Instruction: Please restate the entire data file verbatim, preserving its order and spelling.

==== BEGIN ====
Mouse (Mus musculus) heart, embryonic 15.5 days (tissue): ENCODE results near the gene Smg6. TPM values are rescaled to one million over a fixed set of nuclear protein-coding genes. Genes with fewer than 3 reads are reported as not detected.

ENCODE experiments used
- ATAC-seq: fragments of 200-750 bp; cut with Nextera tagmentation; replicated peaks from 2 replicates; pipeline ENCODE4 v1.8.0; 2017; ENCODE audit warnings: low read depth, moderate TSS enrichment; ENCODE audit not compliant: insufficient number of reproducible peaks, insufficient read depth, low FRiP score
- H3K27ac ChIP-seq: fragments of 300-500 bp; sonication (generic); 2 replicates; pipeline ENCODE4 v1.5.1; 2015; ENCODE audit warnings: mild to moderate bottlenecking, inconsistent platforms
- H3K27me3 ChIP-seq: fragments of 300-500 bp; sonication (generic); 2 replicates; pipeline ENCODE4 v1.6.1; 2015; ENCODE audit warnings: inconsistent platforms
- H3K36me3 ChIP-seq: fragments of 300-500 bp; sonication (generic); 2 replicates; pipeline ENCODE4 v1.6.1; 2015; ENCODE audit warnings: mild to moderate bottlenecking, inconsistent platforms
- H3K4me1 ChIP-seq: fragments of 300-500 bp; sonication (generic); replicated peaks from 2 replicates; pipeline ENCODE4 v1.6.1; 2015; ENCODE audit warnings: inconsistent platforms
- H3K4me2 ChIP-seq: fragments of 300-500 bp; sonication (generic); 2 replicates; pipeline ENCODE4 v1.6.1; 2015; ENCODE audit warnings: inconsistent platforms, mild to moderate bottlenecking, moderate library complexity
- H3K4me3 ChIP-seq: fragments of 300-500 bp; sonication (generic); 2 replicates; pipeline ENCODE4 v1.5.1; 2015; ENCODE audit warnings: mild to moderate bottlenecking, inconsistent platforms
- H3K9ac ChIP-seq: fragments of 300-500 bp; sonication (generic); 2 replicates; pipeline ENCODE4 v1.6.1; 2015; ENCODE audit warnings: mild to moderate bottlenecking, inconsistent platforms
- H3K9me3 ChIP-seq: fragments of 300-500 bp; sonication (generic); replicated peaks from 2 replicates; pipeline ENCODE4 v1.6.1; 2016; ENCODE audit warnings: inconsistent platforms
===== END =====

Mouse (Mus musculus) heart, embryonic 15.5 days (tissue): ENCODE results near the gene Smg6. TPM values are rescaled to one million over a fixed set of nuclear protein-coding genes. Genes with fewer than 3 reads are reported as not detected.

ENCODE experiments used
- ATAC-seq: fragments of 200-750 bp; cut with Nextera tagmentation; replicated peaks from 2 replicates; pipeline ENCODE4 v1.8.0; 2017; ENCODE audit warnings: low read depth, moderate TSS enrichment; ENCODE audit not compliant: insufficient number of reproducible peaks, insufficient read depth, low FRiP score
- H3K27ac ChIP-seq: fragments of 300-500 bp; sonication (generic); 2 replicates; pipeline ENCODE4 v1.5.1; 2015; ENCODE audit warnings: mild to moderate bottlenecking, inconsistent platforms
- H3K27me3 ChIP-seq: fragments of 300-500 bp; sonication (generic); 2 replicates; pipeline ENCODE4 v1.6.1; 2015; ENCODE audit warnings: inconsistent platforms
- H3K36me3 ChIP-seq: fragments of 300-500 bp; sonication (generic); 2 replicates; pipeline ENCODE4 v1.6.1; 2015; ENCODE audit warnings: mild to moderate bottlenecking, inconsistent platforms
- H3K4me1 ChIP-seq: fragments of 300-500 bp; sonication (generic); replicated peaks from 2 replicates; pipeline ENCODE4 v1.6.1; 2015; ENCODE audit warnings: inconsistent platforms
- H3K4me2 ChIP-seq: fragments of 300-500 bp; sonication (generic); 2 replicates; pipeline ENCODE4 v1.6.1; 2015; ENCODE audit warnings: inconsistent platforms, mild to moderate bottlenecking, moderate library complexity
- H3K4me3 ChIP-seq: fragments of 300-500 bp; sonication (generic); 2 replicates; pipeline ENCODE4 v1.5.1; 2015; ENCODE audit warnings: mild to moderate bottlenecking, inconsistent platforms
- H3K9ac ChIP-seq: fragments of 300-500 bp; sonication (generic); 2 replicates; pipeline ENCODE4 v1.6.1; 2015; ENCODE audit warnings: mild to moderate bottlenecking, inconsistent platforms
- H3K9me3 ChIP-seq: fragments of 300-500 bp; sonication (generic); replicated peaks from 2 replicates; pipeline ENCODE4 v1.6.1; 2016; ENCODE audit warnings: inconsistent platforms